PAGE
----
Poor capital management costs industry billions

IT companies lose billions annually through inefficient management of their working capital, a problem that is exacerbated when the economy worsens as it did during 2001, according to a study to be released Monday by REL Consultancy Group.

REL studied operational data from 90 of the largest publicly traded IT companies in the United States, each with annual revenue of at least US$450 million. Those companies took an average of 69 days to convert sales into cash in 2001, nine days longer than the average in 2000 — a lag that cost $10 billion in lost cash flow, according to REL. In other words, vendors took longer to collect on their sales.

When the length of time between making a sale and receiving revenue stretches out, companies miss out on having that cash available for paying off debts, developing new products and making other investments. Decreasing working capital — the difference between a company’s assets and liabilities — frees up cash and makes it easier for a company to quickly respond to market changes. REL, in London, focuses on working capital reduction, studying the quarterly cash flow of major companies and advising companies such as IBM Corp., Hewlett-Packard Co. and Sun Microsystems Inc.

Companies near the start of the IT components supply chain, such as semiconductor equipment manufacturers, suffered most during 2001, according to Stephan Thomas, a senior vice president at REL. Revenue for that segment of the IT market dropped dramatically last year. With that drop came excess inventory and an extended window for collecting owed payments, adding another 20 days to the semiconductor industry’s average lag between making a sale and cashing in on it, according to REL’s research.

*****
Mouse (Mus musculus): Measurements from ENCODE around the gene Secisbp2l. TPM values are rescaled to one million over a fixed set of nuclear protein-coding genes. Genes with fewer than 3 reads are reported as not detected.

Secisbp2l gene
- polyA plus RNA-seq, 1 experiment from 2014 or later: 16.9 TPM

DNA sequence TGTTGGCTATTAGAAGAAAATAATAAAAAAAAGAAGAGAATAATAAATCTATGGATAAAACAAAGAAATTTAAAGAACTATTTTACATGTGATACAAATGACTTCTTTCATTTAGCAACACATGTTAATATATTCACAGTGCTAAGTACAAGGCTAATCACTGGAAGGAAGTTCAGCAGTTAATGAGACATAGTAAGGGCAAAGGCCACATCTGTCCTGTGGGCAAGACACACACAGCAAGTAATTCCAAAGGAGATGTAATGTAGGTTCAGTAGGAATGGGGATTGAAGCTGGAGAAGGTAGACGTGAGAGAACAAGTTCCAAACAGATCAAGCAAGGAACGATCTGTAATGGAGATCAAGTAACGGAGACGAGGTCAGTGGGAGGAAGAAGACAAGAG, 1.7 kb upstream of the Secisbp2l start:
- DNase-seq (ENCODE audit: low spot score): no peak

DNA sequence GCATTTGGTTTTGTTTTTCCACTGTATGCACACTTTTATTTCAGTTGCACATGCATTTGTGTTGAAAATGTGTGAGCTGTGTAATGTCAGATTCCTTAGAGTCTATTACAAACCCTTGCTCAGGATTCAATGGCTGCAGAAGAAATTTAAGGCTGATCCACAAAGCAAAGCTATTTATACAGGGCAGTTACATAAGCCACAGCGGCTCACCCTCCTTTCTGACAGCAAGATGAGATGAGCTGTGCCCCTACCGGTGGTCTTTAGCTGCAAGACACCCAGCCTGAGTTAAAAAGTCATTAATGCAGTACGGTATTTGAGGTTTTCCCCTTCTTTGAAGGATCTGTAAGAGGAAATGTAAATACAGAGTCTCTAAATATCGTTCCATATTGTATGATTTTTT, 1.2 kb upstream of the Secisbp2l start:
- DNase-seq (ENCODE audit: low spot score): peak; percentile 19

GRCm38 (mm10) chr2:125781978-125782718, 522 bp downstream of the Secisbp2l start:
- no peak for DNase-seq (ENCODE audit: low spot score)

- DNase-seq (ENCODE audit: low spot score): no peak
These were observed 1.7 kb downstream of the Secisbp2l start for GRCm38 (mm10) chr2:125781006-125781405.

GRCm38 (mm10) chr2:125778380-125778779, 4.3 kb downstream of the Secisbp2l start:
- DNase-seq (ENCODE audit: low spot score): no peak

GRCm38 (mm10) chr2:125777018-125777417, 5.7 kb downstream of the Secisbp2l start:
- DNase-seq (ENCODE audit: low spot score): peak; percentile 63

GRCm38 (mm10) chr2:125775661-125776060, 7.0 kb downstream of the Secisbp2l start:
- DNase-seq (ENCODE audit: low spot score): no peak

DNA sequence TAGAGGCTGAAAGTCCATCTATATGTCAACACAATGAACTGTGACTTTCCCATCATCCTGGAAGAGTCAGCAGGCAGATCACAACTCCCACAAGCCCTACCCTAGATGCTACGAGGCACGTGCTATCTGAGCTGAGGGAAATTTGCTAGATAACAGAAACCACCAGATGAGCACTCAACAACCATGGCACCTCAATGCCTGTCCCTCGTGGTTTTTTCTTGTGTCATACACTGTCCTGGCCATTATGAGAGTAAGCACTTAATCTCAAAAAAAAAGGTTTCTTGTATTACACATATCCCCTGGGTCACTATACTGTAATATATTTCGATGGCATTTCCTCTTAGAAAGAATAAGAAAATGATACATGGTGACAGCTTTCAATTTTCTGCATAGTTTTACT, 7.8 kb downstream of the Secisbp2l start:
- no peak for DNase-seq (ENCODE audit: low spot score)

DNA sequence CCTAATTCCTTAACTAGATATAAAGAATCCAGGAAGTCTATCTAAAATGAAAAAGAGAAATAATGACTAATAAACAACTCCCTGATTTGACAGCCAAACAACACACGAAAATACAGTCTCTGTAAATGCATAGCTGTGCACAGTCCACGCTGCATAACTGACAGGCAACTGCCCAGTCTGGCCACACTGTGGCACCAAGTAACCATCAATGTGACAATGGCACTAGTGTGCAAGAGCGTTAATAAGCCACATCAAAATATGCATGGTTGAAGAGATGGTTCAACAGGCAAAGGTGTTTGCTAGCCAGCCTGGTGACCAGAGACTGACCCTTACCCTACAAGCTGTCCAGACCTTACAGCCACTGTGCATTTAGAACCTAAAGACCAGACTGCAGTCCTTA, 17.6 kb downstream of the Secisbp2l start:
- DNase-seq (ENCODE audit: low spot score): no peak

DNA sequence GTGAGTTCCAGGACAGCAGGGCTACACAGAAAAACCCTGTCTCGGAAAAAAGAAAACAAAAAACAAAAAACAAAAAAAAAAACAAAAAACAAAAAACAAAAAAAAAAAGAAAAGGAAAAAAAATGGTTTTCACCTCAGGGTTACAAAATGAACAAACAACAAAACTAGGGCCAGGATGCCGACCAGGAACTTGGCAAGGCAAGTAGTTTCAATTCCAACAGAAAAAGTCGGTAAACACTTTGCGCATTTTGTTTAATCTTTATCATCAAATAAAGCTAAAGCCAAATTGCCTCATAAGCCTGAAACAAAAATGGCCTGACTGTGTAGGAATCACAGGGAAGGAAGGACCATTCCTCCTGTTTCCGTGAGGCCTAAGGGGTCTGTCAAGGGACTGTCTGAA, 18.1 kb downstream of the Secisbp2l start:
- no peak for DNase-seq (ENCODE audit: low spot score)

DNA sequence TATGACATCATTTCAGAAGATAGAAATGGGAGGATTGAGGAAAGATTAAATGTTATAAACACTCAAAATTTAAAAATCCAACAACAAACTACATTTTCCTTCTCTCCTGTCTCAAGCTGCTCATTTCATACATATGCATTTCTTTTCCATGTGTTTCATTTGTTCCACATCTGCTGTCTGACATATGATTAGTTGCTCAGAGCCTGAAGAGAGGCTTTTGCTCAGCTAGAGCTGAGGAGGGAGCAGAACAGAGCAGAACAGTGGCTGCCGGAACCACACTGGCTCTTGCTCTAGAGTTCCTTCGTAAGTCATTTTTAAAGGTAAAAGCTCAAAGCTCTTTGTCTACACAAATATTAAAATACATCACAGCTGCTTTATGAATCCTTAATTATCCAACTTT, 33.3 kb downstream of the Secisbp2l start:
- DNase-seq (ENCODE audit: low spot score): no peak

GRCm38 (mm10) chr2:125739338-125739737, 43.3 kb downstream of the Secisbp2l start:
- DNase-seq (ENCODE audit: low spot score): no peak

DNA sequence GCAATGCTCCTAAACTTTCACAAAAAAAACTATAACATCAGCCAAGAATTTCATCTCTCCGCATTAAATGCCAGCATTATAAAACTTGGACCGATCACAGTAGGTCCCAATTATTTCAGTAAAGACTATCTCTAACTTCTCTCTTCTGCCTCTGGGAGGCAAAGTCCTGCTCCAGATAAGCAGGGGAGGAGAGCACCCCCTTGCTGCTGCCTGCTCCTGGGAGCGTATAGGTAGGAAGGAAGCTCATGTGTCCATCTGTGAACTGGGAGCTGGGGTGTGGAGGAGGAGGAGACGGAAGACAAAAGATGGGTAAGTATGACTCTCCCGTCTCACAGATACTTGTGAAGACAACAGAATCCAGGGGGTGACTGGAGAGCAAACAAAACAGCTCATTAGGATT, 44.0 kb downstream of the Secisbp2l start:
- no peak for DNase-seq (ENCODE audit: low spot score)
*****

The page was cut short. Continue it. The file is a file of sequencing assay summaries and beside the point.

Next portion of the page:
Information flow is one key to reducing such lags, Thomas said. As buying slowed down and excess inventory began building in 2001, major components buyers — most of them IT vendors themselves — began warning their suppliers of reduced demand forecasts and impending inventory write-offs. But with most buyers communicating only with their immediate suppliers, industrywide production slowed too gradually.

That’s finally beginning to change, Thomas said, as companies recognize the value of broader communication.

“The trend that’s happening now is more and more transparency in the supply chains. More people are sharing information two or three steps down the supply chain,” he said.

Wholesalers such as Merisel Inc. and Ingram Micro Inc. do the best job in the IT industry of managing working capital, converting sales to cash within an average of 20 days in 2001, down from 24 days in 2000, according to REL.

Several computer vendors also are standouts, with a handful even achieving negative cash cycles, in which they collect revenue before incurring the cost of making products. Dell Computer Corp. and Apple Computer Inc. both achieved negative cash cycles under REL’s formula, thanks in part to outsourcing manufacturing and focusing on direct, build-to-order sales.

“With their very direct business models and their ability to get cash from a customer before even starting production of the machines, Dell and Apple could potentially operate like a bank,” Thomas said. “They could make money on the money they collect in advance.”

A direct business model isn’t necessary for efficient capital utilization, though: Most companies can improve their cash flow by streamlining their business processes, Thomas said. Supplier payments are one area to study. Many companies have consolidated their supplier networks in recent years to a handful of key vendors, Thomas noted, which gives them a significant opportunity to negotiate favorable prices and payment terms.

REL’s study, scheduled for release Monday, will be available free to those interested, Thomas said. REL can be contacted online at http://www.relconsult.com/.